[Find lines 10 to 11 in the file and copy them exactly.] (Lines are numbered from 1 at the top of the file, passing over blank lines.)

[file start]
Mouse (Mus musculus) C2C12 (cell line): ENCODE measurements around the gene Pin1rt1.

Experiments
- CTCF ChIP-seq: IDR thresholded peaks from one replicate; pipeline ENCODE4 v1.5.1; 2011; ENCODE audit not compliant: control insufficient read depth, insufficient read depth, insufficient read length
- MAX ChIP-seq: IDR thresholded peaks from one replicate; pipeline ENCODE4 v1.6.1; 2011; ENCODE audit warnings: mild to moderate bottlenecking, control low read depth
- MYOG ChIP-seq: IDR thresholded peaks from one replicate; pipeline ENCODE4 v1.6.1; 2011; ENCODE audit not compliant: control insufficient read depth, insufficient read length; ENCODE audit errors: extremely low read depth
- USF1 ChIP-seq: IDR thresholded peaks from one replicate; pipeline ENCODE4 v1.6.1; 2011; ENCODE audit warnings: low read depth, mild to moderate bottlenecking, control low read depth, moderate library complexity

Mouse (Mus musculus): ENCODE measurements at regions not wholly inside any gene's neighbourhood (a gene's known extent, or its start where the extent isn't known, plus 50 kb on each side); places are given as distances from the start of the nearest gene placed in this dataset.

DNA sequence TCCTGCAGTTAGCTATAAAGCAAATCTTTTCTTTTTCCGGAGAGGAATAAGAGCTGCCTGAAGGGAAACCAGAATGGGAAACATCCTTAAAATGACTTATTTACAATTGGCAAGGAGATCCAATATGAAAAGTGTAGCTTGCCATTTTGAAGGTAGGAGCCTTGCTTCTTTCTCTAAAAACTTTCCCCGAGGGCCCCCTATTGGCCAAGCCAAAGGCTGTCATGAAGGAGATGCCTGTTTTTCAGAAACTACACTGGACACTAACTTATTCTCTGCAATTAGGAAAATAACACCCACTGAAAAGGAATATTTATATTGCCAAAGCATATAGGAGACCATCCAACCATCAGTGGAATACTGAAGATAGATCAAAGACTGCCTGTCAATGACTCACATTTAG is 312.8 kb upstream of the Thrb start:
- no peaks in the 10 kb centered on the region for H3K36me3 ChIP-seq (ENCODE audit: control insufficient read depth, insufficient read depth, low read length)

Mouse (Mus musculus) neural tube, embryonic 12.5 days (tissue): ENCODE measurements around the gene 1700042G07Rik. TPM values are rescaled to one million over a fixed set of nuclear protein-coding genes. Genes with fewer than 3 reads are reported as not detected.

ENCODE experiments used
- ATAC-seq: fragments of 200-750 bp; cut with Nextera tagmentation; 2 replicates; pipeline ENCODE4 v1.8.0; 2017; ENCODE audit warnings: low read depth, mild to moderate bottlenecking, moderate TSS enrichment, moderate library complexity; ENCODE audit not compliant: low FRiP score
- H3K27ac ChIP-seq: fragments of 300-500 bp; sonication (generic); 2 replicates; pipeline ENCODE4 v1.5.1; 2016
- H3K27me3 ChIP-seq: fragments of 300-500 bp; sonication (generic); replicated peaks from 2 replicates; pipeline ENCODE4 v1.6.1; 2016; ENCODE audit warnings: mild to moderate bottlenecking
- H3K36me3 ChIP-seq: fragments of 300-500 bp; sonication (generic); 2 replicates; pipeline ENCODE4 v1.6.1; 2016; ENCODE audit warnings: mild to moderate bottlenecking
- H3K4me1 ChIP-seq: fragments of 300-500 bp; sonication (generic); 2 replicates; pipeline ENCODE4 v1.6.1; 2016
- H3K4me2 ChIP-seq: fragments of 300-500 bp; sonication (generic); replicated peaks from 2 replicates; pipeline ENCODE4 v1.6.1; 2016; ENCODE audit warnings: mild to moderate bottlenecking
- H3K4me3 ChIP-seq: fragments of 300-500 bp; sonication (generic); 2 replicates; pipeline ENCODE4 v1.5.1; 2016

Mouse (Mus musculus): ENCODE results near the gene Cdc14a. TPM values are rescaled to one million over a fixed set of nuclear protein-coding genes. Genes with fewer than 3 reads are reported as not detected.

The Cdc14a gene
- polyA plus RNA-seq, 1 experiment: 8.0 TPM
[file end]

Mouse (Mus musculus) neural tube, embryonic 12.5 days (tissue): ENCODE measurements around the gene 1700042G07Rik. TPM values are rescaled to one million over a fixed set of nuclear protein-coding genes. Genes with fewer than 3 reads are reported as not detected.

ENCODE experiments used